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Heavy metal as controversy and counterculture

Issue: Vol 6 No. 1 (2011) Vol 6, No 1/Vol 6, no 2 (2011)

Journal: Popular Music History

Subject Areas: Popular Music

DOI: 10.1558/pomh.v6i1/2.5


Social scientific studies of metal music and culture have tended to focus on two distinct aspects of the phenomenon: Firstly, scholars have analysed the social reactions to metal music—especially in the ‘moral panics’ genre. Secondly, the creation and reproduction of different metal subcultures, or ‘scenes’, has been an increasingly popular approach. This article brings together these two aspects of scholarship by arguing that ‘controversy’ is an integral aspect of creating metal ‘countercultures’. That is, the transgressive aspects of metal make it antagonistic in different social contexts—whether or not this is the intention of scene members themselves—and the metal scene is in turn shaped by these controversies. The first part of the article presents a theoretical approach to controversies and examines the meaning of metal as ‘counterculture’ in a globalizing world. The second part discusses how the other articles in this special issue each in their own way contribute to the understanding of metal as controversy and counterculture.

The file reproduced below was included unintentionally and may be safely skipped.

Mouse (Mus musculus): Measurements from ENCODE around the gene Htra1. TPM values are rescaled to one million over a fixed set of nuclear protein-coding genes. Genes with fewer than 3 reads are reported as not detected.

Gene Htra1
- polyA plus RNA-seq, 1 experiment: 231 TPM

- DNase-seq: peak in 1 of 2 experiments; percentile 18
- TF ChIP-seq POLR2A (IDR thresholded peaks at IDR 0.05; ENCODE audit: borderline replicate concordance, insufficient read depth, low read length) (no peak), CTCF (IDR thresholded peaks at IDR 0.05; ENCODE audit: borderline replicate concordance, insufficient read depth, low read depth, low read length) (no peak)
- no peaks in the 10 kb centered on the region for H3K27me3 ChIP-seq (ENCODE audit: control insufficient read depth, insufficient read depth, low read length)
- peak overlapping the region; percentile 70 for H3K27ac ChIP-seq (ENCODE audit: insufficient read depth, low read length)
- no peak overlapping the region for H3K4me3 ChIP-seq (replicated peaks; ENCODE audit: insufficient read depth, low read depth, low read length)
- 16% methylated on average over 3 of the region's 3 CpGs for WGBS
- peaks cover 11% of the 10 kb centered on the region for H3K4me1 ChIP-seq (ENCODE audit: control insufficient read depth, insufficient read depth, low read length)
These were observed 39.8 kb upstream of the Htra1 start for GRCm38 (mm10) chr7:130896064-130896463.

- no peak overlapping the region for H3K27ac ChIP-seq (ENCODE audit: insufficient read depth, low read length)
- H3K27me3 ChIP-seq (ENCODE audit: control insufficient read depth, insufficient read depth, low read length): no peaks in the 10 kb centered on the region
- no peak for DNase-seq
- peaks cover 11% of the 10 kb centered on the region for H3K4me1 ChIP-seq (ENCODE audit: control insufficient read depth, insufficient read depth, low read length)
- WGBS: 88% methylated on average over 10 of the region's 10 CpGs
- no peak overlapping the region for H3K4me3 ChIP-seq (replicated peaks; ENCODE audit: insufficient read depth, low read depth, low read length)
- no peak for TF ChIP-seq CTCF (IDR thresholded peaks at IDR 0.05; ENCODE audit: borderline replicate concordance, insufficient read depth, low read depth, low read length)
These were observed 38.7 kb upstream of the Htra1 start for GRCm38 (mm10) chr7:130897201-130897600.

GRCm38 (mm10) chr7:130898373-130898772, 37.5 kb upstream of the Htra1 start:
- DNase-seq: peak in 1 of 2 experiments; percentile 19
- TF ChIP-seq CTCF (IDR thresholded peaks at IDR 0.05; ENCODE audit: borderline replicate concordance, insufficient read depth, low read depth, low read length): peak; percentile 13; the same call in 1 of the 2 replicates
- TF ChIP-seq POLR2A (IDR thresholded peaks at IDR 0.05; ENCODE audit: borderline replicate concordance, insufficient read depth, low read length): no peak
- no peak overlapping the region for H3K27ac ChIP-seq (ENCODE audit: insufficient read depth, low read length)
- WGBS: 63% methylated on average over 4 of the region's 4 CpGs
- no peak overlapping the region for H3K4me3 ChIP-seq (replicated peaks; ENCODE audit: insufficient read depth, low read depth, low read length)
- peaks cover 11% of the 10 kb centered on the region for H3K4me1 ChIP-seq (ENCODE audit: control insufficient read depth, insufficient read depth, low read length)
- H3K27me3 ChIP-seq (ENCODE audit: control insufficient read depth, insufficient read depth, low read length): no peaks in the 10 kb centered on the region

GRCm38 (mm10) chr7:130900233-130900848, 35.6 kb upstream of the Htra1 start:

Author: Titus Hjelm, Keith Kahn-Harris, Mark Levine

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